Bike path rendering


It’s no secret that Miami-Dade is not the easiest place to navigate without a set of wheels. However, it is possible to get around Miami without a car. That’s why we designed this year’s Public Space Challenge to get Miamians thinking about ways to create, activate or improve the way we move around Greater Miami.

We asked: “How might we make Miami-Dade an easier, safer and more pleasant place to get around for us all: walkers, bikers, public transit users and drivers alike?” You delivered. From Opa-locka to Cutler Bay, downtown Miami to North Bay Village, Miami-Dade residents submitted hundreds of ideas in this year’s Public Space Challenge. You also shared those ideas with your friends and families, sparking even more discussion online.

This year’s most popular idea got 1,465 likes and 60 comments on our submission platform, our most liked project yet! Municipal officials and community leaders came together to submit an idea to improve the North Bay Village Urban Nature Trail by installing bike racks, hydration stations and artsy wayfinding signs to different parks.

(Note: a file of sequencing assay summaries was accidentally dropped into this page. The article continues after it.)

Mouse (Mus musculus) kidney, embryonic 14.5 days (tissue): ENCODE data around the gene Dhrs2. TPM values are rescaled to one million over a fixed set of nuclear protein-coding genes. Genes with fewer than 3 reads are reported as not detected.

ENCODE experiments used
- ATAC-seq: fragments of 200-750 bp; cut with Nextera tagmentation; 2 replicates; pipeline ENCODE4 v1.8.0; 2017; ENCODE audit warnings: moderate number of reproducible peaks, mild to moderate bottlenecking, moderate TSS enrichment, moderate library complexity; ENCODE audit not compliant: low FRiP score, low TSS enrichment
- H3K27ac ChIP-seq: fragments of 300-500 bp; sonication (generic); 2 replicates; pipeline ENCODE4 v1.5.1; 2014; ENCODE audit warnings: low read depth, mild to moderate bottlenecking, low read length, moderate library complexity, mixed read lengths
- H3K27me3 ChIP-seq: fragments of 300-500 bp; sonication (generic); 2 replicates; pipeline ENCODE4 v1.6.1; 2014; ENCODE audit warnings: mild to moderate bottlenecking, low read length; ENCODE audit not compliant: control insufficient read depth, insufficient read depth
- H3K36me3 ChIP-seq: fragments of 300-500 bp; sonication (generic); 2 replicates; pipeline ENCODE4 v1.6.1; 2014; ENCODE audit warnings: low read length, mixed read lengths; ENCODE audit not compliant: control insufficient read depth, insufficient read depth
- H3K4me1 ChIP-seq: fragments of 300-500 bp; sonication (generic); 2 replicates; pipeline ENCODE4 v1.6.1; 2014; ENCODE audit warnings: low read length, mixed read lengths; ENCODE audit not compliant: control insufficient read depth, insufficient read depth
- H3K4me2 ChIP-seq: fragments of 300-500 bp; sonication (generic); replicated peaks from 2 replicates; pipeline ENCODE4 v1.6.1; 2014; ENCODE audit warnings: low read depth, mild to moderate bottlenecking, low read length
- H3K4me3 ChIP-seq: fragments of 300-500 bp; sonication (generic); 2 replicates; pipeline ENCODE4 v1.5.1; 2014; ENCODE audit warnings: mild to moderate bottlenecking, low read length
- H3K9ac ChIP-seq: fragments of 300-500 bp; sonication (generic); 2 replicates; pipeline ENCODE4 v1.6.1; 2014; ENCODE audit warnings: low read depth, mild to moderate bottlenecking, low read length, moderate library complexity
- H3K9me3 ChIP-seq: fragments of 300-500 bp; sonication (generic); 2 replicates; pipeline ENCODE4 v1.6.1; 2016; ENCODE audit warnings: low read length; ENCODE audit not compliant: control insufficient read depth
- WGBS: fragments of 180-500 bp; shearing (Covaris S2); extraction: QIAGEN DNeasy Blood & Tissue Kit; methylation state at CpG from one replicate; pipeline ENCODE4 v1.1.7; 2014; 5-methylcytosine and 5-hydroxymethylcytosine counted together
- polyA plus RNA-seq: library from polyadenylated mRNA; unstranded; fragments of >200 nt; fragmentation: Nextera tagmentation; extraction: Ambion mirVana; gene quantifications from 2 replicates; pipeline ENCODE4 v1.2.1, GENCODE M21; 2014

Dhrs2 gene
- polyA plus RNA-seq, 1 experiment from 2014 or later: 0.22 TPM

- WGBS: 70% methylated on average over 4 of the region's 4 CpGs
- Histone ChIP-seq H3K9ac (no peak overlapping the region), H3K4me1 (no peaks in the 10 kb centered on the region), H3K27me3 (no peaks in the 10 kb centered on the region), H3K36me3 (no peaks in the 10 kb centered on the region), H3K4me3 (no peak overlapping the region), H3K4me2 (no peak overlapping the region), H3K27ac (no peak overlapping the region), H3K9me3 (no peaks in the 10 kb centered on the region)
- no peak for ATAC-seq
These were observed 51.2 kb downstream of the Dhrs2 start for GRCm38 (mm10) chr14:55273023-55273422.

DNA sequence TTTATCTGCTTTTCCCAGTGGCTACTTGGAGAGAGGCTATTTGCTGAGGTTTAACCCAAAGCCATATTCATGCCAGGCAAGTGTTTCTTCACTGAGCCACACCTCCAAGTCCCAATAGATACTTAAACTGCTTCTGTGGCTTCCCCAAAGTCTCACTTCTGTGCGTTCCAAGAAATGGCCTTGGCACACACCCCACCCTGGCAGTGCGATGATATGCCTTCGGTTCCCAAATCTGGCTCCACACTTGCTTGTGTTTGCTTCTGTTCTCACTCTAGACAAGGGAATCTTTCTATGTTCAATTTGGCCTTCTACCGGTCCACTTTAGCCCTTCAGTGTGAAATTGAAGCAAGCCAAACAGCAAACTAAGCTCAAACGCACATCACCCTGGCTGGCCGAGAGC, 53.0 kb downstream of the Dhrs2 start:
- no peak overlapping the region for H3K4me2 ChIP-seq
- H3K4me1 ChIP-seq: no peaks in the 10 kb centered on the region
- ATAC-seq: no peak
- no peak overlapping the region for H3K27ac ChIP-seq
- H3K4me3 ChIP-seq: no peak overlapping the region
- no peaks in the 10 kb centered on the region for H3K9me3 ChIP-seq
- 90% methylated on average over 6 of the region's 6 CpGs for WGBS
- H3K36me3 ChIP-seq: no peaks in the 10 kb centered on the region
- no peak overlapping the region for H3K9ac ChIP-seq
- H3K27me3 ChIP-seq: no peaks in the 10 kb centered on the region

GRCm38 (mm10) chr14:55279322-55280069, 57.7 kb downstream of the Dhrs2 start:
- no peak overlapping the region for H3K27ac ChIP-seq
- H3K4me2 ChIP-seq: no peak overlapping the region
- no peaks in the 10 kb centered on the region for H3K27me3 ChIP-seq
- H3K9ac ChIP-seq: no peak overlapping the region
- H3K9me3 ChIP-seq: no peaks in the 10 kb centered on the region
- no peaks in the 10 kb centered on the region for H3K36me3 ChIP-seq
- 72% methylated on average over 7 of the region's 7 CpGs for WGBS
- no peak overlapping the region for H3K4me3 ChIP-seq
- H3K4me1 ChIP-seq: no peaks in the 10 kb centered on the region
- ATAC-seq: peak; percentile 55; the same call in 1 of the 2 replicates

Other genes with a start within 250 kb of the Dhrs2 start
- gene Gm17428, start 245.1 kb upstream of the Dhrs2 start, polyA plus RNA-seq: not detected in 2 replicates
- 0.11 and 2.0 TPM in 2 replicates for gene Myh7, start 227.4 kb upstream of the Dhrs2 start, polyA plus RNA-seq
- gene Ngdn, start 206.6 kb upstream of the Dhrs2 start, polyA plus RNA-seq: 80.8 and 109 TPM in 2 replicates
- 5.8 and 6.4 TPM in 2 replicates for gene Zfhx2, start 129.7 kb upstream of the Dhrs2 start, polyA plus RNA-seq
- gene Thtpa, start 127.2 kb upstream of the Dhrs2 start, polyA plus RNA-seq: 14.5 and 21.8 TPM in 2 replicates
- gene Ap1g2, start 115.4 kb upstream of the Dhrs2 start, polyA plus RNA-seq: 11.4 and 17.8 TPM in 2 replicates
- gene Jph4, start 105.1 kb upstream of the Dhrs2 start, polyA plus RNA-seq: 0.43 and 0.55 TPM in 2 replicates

Another popular idea included a collaboration between two previous Challenge winners: the Opa-Locka Community Development Corporation and O, Miami. This year, they teamed up on an idea to illuminate unlit sidewalks near the Historic Opa-locka City Hall with poetry on topics about transportation, infrastructure and public safety.

And, we got a whopping nine ideas to improve and beautify Coconut Grove’s Commodore Trail. Two ideas are moving on as finalists, one to widen the trail and add protective barriers and another to install light fixtures and interactive lighting along the trail. Both would make it safer for residents, schoolchildren and commuters to walk or ride their bikes to get to where they’re headed.

Then, there’s the Velocia app, which gives users a 360-degree view of how they get around the city and rewards people for choosing to take the bus or metro instead of driving or use a shared bicycle or scooter instead of a car.

Velocia is already built and Miami-Dade resident Eldredge Bermingham wants to help pilot the app in his community.

Ideas like these help make Miami-Dade a better-connected community and an easier place to get around and enjoy together. The Miami Foundation will invest $250,000 in the top ones, and up to $25,000 in any given project to get them off the ground. We also partnered with Target, who will fund projects that encourage thriving and connected communities.

You can see all the finalists on the map at Like and comment on your favorites to help them win! We will announce the 2019 Public Space Challenge winners in September.

Once the winners are selected, they’ll need your help to make their ideas come to life. Sign up here to stay in the loop on volunteer opportunities with Challenge ideas and other transit-related projects.

Chelsea Clark is the programs and grants administration associate at The Miami Foundation.

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